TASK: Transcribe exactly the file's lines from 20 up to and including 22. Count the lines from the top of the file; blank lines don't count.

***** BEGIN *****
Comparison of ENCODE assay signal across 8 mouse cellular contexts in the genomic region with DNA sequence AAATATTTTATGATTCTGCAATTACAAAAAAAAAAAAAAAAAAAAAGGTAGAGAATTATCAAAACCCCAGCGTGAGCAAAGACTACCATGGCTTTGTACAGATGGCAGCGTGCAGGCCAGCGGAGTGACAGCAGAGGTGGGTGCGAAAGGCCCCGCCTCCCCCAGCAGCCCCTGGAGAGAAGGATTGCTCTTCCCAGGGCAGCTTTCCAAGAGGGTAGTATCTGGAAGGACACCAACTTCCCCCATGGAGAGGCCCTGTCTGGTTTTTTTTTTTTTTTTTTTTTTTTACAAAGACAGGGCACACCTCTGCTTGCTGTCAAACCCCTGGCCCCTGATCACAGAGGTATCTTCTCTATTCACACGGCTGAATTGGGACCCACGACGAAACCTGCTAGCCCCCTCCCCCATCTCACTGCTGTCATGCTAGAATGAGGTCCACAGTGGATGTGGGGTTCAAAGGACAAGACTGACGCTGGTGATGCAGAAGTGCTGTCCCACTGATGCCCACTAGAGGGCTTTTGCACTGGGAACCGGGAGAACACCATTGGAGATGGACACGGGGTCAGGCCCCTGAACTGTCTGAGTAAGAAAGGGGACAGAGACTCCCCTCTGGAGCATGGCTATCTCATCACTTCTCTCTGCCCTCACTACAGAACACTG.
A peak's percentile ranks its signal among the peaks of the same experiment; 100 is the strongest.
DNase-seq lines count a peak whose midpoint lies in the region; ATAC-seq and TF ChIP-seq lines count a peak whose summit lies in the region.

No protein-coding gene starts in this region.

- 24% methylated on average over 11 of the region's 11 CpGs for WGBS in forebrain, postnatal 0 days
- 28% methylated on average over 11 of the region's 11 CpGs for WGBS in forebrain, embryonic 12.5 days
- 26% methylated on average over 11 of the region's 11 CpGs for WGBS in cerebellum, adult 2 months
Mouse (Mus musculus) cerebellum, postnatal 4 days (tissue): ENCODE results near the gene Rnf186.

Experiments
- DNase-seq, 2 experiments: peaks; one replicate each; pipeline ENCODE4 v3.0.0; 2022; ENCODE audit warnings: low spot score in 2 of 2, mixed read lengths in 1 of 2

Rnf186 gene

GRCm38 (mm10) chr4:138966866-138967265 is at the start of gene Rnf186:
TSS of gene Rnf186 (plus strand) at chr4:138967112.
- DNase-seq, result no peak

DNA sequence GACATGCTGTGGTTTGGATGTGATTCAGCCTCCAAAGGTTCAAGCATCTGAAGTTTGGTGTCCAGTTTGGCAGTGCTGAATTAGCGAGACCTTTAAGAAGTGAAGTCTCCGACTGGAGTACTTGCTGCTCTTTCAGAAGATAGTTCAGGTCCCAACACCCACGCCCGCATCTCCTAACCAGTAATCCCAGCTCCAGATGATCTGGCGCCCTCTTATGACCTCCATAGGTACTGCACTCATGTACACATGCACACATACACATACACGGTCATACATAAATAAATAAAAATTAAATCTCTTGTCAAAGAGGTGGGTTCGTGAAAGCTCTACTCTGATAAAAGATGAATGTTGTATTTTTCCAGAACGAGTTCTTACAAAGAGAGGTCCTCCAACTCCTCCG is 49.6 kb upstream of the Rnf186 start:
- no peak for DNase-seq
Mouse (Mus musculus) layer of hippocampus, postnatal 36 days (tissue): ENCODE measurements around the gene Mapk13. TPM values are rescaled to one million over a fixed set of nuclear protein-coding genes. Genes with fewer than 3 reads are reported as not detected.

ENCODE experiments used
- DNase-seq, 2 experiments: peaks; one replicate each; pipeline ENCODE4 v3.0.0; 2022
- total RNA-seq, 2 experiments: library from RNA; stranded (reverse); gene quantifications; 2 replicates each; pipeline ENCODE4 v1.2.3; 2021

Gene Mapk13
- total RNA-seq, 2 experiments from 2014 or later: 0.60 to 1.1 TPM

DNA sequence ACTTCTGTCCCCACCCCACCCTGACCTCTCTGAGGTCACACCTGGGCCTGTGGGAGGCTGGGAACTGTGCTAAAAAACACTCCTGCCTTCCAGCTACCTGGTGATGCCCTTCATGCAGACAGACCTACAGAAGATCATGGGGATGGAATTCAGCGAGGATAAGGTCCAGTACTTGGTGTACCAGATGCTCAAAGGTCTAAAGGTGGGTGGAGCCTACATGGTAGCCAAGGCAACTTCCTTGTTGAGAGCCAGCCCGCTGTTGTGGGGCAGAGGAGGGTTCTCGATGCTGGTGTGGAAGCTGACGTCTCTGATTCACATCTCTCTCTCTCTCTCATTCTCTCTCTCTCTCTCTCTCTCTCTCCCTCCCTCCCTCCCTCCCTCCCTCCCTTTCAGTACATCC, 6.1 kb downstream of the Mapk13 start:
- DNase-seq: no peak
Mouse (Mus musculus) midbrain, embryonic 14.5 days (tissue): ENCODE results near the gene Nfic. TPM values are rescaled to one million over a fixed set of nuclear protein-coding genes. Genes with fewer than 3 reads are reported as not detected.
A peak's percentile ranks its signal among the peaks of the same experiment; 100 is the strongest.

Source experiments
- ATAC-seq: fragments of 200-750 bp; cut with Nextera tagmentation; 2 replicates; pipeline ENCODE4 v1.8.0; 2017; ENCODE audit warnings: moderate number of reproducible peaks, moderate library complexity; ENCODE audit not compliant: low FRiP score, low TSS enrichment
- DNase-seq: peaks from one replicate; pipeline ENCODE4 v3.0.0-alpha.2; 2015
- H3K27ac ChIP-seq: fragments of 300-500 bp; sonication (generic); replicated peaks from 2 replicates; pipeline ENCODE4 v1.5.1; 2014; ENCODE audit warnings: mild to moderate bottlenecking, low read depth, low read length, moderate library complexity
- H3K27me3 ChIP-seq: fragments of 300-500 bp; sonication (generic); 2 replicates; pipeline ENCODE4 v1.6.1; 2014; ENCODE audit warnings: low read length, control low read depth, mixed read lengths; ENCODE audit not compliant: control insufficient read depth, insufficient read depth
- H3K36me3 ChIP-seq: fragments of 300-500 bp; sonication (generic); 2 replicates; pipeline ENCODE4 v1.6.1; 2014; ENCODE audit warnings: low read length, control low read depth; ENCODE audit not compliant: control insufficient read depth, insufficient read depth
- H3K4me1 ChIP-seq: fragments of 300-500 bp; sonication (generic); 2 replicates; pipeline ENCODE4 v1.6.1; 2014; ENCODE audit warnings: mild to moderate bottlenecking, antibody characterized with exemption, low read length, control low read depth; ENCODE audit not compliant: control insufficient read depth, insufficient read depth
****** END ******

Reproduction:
- total RNA-seq, 2 experiments: library from RNA; stranded (reverse); gene quantifications; 2 replicates each; pipeline ENCODE4 v1.2.3; 2021

Gene Mapk13
- total RNA-seq, 2 experiments from 2014 or later: 0.60 to 1.1 TPM